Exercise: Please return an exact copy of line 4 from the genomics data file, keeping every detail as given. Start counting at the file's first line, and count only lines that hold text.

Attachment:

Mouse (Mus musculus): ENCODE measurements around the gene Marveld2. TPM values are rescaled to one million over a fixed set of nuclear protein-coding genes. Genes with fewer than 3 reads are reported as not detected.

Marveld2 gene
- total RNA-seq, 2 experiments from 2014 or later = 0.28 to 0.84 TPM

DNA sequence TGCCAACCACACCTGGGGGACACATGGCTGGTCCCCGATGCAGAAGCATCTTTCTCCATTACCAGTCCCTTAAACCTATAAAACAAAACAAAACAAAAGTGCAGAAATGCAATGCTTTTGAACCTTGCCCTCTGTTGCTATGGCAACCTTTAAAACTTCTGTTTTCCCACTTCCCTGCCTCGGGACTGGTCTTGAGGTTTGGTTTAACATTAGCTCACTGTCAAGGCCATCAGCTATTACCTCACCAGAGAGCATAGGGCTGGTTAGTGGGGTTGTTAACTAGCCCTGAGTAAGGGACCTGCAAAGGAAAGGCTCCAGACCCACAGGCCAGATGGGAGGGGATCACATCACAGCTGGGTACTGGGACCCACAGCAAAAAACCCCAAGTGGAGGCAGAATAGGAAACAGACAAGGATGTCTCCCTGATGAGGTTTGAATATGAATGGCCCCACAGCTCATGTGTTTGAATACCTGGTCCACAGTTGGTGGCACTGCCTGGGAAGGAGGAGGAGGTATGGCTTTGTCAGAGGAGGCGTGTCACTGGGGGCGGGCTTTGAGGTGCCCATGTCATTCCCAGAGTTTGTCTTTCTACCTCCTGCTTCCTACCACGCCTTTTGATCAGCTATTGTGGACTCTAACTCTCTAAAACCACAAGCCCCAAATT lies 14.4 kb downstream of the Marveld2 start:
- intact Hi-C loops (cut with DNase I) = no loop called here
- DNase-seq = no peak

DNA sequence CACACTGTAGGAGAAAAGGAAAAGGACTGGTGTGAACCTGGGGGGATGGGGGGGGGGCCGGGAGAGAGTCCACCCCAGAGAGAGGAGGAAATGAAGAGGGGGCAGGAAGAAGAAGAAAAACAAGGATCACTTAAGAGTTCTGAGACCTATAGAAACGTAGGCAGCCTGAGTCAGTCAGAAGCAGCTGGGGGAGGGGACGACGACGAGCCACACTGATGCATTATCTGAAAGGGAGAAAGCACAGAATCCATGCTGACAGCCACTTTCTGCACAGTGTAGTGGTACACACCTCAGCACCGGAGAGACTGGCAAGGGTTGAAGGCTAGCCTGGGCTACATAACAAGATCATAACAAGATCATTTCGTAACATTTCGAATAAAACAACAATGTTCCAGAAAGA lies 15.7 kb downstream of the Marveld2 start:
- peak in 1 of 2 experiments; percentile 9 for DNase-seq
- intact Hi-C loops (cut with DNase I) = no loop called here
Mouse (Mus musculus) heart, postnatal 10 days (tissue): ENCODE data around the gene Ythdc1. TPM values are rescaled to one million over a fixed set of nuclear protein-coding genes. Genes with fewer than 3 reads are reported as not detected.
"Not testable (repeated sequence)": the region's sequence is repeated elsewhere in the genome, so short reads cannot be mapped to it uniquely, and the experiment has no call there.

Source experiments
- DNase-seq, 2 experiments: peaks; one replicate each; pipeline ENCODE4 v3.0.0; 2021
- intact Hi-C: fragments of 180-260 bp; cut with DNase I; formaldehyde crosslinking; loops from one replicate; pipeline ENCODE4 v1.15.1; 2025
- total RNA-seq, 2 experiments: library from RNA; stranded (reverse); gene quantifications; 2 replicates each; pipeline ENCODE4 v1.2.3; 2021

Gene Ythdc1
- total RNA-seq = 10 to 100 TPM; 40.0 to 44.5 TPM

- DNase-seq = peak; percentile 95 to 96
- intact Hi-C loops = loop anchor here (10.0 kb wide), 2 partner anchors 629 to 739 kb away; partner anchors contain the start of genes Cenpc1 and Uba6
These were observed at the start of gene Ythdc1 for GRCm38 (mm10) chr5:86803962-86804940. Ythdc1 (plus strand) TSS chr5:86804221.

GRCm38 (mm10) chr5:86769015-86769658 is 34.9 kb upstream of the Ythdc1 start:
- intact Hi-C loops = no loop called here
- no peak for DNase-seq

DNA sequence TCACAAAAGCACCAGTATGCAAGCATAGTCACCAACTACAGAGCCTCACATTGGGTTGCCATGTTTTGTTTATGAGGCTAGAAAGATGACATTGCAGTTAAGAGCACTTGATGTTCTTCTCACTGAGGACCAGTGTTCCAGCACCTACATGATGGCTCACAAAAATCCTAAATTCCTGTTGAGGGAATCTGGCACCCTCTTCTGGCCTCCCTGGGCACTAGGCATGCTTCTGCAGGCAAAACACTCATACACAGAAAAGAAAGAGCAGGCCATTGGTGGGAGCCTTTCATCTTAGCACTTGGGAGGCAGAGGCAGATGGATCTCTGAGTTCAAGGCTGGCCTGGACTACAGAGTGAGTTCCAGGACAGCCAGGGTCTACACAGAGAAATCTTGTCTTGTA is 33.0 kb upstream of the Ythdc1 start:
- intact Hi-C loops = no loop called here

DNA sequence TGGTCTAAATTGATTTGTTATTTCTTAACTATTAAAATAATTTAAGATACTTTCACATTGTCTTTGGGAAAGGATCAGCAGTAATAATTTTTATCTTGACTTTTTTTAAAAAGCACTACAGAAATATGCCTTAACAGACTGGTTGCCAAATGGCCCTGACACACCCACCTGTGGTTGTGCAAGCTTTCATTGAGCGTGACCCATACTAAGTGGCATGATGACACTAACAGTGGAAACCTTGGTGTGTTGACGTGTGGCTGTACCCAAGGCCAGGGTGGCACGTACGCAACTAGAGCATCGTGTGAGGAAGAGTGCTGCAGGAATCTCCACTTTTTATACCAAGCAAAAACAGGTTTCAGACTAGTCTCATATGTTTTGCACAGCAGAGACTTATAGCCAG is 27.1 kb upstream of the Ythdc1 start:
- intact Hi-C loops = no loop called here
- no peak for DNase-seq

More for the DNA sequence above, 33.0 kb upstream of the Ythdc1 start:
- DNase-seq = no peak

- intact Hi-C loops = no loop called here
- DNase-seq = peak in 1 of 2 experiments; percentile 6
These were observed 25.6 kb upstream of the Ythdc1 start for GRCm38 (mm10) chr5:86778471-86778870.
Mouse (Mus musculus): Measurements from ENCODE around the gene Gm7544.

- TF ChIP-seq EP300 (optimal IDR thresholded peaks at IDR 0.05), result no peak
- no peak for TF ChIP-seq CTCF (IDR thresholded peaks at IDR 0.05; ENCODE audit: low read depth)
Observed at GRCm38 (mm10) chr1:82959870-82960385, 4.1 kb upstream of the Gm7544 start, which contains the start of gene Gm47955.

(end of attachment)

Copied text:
DNA sequence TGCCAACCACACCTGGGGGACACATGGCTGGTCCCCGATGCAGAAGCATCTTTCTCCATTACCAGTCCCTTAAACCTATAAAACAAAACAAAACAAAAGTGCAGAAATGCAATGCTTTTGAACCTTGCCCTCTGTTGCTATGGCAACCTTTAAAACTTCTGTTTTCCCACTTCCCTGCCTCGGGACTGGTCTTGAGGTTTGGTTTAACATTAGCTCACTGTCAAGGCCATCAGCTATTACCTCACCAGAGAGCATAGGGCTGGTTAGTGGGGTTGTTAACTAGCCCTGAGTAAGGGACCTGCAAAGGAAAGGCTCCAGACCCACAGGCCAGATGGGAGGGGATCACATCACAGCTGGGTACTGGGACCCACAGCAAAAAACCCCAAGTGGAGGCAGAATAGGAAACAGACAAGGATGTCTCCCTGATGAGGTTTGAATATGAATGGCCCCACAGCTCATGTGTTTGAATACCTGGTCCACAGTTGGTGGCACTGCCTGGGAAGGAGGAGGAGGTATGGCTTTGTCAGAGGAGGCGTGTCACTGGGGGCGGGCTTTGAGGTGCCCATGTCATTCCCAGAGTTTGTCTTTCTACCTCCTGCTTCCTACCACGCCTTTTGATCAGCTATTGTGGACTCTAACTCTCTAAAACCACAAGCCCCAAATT lies 14.4 kb downstream of the Marveld2 start: